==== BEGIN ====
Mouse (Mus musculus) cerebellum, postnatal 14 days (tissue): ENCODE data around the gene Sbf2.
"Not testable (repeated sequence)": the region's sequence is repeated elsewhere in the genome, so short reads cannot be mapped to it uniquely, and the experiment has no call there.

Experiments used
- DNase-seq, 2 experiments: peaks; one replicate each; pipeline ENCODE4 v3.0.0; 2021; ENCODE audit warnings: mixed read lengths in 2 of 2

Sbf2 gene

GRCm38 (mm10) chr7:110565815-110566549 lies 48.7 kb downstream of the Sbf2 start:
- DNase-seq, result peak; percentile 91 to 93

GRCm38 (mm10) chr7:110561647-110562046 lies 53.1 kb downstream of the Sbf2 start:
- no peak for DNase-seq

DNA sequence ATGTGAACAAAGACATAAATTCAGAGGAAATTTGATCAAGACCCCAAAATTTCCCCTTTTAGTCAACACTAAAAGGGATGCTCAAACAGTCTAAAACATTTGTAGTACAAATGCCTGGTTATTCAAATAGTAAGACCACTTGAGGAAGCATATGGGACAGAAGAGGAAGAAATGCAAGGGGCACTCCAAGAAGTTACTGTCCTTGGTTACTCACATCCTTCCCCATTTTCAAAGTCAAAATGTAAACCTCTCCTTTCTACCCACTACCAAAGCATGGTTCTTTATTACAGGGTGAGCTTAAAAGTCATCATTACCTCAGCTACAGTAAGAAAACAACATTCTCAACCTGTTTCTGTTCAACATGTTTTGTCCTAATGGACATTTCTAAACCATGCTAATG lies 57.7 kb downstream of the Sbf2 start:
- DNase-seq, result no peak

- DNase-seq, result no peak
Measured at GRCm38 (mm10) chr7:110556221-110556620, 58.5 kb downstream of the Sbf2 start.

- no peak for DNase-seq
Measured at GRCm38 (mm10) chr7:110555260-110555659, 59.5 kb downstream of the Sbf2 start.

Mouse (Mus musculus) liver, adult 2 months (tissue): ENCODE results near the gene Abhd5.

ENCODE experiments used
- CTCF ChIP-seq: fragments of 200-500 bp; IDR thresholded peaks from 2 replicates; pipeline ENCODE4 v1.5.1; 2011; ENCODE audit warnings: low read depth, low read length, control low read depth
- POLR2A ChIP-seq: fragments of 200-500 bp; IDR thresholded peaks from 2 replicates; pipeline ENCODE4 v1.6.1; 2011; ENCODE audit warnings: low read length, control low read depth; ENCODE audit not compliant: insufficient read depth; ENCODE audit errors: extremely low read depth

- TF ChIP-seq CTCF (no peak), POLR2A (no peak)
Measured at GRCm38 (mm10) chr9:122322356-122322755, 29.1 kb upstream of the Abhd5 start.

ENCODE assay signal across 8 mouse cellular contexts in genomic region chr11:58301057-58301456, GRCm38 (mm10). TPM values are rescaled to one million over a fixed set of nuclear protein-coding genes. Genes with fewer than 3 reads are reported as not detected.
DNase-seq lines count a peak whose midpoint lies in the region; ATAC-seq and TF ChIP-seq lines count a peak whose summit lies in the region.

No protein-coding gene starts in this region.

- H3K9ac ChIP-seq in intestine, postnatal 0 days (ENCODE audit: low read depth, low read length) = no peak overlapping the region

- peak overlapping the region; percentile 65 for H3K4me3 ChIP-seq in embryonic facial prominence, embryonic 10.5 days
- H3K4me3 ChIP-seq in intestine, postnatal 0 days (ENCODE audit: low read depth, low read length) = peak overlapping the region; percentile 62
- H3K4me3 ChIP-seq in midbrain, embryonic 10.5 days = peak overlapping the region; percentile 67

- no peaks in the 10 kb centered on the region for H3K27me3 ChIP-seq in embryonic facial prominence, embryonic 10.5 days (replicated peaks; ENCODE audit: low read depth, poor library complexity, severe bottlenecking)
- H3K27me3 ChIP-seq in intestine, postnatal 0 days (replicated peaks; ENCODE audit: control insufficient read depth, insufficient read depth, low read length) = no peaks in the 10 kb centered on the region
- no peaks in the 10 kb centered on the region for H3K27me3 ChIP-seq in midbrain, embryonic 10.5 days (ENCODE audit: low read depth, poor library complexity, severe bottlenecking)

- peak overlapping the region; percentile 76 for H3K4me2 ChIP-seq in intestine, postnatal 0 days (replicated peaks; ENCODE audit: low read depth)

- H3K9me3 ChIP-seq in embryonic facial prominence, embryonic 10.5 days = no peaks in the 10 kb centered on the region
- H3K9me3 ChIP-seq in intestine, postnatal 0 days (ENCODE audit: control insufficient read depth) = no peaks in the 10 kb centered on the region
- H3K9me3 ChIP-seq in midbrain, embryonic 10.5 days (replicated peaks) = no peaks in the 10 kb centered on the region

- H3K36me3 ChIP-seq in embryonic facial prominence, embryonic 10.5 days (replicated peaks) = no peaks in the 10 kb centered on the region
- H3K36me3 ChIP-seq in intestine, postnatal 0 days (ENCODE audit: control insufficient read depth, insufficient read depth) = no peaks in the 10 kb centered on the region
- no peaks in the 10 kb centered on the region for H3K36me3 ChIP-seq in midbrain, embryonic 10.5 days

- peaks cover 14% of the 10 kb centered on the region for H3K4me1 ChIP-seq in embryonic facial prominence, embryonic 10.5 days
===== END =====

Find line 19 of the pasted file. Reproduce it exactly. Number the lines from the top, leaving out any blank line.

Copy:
- POLR2A ChIP-seq: fragments of 200-500 bp; IDR thresholded peaks from 2 replicates; pipeline ENCODE4 v1.6.1; 2011; ENCODE audit warnings: low read length, control low read depth; ENCODE audit not compliant: insufficient read depth; ENCODE audit errors: extremely low read depth